As a result, adoptive parents may choose to give their children a more traditional American name, despite evidence that name discrimination is real.

Experience of adoptees

This specific argument is unusual in that it allows you to hear the voices of individuals who are directly impacted. Older adoptees, including those whose names have been altered by the adoptive family, can speak for themselves.

Everyone has their own point of view Being renamed is received in different ways by adoptees. 

Being separated from their biological ancestors.

Understanding your origins is essential for developing a strong and good identity. Many adoptions, particularly international and private adoptions, face unique problems as a result of this. 

The adoptee’s name is one of the few that can be traced back to their biological, racial, and ethnic ancestors. Giving a new name will most definitely cost losing any link to the child’s past. 

Having a say while changing the name 

Many adoptive children are willing to have their names changed by their adoptive parents. The child, however, might want a say in the process.

Each child has distinct needs based on his or her age. If your child has an opinion regarding their name being changed, be sure to inquire if a new name is required. Do not brush off their request or opinion just because they’re young. 

If they do, you could even enlist their assistance in naming the baby. In the adoption process, a kid often feels powerless, and this is a method for them to reclaim some personal agency.

Questions to ask self 

These questions aren’t meant to influence you in any way. Pay attention to your gut feelings. 

If all of the responses lead in the same direction, your plan may need to be changed (or confirmed).

  • Is this for my child’s benefit or for my own?
  • Do I have any unspoken thoughts regarding my child’s biological family, and do they influence my decision? 
  • Do my children want a new name right now, and will they appreciate it later? 
  • What does their biological heritage have to do with the name change?
  • Will their new name make a difference in their life?

Factors to consider

1. Safety and security

When picking a name, there are numerous variables to consider. The most crucial requirement is security. Is there a new name for the protection of children’s and families’ privacy? 

This is particularly frequent in adoption when the adoptive family refuses to locate or contact the family in an anxious situation.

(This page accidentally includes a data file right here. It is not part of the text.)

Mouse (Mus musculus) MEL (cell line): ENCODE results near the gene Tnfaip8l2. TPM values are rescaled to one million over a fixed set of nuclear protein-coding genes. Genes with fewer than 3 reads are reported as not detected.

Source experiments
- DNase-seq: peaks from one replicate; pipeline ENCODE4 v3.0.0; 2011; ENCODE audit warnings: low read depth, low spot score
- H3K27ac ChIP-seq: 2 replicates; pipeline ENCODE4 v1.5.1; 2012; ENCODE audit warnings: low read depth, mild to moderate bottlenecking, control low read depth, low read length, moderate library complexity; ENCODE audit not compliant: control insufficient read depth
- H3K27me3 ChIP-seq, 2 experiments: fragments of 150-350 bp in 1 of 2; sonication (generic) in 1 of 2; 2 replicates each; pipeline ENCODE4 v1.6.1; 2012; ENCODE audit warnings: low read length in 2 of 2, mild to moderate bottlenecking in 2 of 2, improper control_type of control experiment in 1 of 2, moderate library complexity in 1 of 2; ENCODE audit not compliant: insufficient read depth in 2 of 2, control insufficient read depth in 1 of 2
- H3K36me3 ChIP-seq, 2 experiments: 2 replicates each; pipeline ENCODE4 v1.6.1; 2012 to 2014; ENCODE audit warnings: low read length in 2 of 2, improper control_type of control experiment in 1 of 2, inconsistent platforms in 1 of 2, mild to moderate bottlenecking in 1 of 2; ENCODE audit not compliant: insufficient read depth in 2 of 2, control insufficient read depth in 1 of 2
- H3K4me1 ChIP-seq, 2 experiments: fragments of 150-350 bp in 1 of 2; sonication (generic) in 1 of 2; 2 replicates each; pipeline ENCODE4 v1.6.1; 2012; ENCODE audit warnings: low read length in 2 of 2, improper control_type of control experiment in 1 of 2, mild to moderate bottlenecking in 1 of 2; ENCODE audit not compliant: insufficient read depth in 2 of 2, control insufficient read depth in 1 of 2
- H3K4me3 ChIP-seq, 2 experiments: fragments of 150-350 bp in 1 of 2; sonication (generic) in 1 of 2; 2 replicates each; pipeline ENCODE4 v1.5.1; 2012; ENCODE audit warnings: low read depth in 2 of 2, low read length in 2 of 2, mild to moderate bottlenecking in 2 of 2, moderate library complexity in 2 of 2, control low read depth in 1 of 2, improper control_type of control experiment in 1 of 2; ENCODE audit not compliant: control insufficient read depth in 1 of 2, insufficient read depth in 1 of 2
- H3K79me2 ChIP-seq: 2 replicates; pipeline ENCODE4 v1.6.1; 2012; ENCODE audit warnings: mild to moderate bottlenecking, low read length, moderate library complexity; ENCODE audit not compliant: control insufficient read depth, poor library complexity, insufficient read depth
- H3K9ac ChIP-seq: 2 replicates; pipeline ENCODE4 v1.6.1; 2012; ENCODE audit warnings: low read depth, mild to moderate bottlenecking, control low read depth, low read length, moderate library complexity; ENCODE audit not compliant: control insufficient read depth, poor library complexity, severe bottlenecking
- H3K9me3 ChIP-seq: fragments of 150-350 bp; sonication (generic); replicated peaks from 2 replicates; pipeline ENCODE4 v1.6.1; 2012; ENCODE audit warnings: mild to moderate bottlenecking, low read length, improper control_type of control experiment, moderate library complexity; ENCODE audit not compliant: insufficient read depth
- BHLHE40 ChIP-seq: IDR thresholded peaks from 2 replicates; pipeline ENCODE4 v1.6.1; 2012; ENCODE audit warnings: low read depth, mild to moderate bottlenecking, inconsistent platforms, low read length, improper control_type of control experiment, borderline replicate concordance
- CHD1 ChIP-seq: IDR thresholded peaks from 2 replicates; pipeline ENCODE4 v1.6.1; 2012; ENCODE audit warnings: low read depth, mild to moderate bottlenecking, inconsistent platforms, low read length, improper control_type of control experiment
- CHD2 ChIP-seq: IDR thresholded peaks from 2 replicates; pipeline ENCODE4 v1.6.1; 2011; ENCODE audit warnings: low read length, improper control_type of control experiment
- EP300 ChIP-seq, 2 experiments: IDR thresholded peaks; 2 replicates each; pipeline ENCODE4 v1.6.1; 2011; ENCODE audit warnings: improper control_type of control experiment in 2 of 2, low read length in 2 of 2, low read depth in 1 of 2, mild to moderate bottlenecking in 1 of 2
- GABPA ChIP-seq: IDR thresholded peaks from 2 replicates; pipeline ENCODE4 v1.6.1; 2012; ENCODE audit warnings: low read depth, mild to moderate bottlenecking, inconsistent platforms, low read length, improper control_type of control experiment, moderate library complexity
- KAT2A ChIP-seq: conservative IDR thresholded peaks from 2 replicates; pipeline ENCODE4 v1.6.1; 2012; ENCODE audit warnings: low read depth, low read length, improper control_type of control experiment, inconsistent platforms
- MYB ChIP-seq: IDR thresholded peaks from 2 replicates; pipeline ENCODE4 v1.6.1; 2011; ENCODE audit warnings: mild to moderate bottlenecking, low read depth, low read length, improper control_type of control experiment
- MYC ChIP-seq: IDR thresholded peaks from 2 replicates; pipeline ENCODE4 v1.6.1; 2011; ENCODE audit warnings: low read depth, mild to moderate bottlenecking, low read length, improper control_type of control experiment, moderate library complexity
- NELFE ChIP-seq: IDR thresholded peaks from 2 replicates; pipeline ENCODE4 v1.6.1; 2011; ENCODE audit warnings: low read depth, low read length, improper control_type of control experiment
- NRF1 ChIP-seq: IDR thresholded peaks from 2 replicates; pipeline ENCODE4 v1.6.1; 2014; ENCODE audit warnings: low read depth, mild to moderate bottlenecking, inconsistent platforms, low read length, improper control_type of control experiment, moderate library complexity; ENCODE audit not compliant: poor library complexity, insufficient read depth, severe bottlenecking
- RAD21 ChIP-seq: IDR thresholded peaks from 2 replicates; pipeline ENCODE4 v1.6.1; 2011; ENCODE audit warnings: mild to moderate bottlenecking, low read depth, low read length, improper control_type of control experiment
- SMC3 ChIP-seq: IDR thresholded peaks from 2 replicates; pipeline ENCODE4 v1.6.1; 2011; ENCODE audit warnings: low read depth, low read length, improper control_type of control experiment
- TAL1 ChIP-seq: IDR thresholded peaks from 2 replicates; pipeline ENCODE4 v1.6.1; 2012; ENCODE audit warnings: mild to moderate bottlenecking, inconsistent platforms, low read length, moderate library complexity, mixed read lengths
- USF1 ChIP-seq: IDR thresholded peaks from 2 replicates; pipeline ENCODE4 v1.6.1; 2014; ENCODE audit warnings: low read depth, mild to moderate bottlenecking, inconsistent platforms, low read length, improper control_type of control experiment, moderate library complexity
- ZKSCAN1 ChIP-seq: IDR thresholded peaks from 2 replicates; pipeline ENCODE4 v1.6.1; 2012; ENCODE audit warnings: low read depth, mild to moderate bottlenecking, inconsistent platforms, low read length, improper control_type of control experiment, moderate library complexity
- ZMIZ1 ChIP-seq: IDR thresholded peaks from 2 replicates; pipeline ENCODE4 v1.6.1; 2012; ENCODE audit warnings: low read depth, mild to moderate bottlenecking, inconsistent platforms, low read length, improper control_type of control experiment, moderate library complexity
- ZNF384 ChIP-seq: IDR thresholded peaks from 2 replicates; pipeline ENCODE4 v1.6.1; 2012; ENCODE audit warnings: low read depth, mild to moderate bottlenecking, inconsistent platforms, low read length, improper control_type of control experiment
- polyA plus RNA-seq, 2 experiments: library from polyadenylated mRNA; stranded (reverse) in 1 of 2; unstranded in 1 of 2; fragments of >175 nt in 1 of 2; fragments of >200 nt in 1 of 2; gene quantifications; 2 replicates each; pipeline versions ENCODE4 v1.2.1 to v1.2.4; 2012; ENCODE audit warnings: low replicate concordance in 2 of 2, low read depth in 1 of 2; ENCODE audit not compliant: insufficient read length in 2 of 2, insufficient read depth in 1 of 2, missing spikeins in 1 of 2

Age of the child

The child’s age is also something to think about. Renaming may be unfamiliar to older children. 

Older children, on the other hand, maybe able to clearly express their thoughts about the name change, and if the change is wanted, the child may be interested in selecting a new name. 

Adoptive parents can only estimate how their child will feel about future renaming because young children, such as newborns, are unable to communicate their wishes regarding their names being changed. 

A parental rite of passage

Finally, it is critical that adoptive parents give their children a name. It’s a rite of passage for parents who have waited years, if not decades, for a real long-awaited parent. 

Adoptive parents should be aware that wanting to name their kids after themselves is totally natural and acceptable. 

They could want to give their child a surname or a name that starts with the same letters as the child’s new siblings.

Name changing procedure depending on the type of adoption

The adopted child’s name is officially changed at the conclusion of the adoption process. If the adoptive parent changes the child’s name, the new name will be put on the new birth certificate, and the original birth certificate will be sealed in most states. 

As a result, in the vast majority of circumstances, the procedure of renaming an adopted child is not overly complicated.

Ethnicity and intercountry adoption factors

Intercountry adoption raises a lot of fascinating issues. It can be difficult for a US parent to adopt a child from another nation and then try to alter the child’s name to an American name. 

Adopted children in some nations claim to keep a name that reflects their birth country, regardless of whether the name is used as a first or middle name. 

This naming arrangement, according to, can be reversed after a kid enters the United States.

Problems like the ones listed above are much easier to solve if the child is under the age of two and has a limited understanding of the world. 

However, older children adopted from other countries may choose to keep some of their cultural heritage, therefore names that they believe can adequately represent their heritage should be carefully considered.

Adoption that is open to all

When the adoptive parent and the birth parent come to an agreement that permits the birth parent to remain involved in the child’s life, it is known as open adoption. 

Because the exact terms for an open adoption are usually set by both parents, and the adoption usually holds the rights of all parents, not all adoptions have renaming issues. 

During the adoption procedure, when compiling legal paperwork, renaming must be decided.

A disagreement may occur later if the birth parent claims a part in naming the child and the adoption agreement includes such requirements. 

This does not rule out the possibility of a naming conflict in all public adoptions, but it should be taken into account while drafting legal paperwork.

Baby’s name and gender

Names frequently carry preconceptions and conjure up images and experiences in people’s minds. 

Because names are such a prominent characteristic, you must give careful consideration to your kid’s name selections and be open to the opinions that an adopted child may have during the process. 

You might want to make these ideas a priority so that your child can see how they affect their personality.


If you’re in a bind, you can refer to your child by a nickname rather than their full name. As a result, youngsters have options. 

They can if they like Monica and feel empowered by moving on from the past. They can, however, preserve the name assigned to them at birth if they grow up.

Adopting a child and renaming him or her is a life-altering decision. Consider whether this is the best option for you. 

All adoptive parents want the best for their children, we know. We hope this guide helped you understand what this means for you and your family.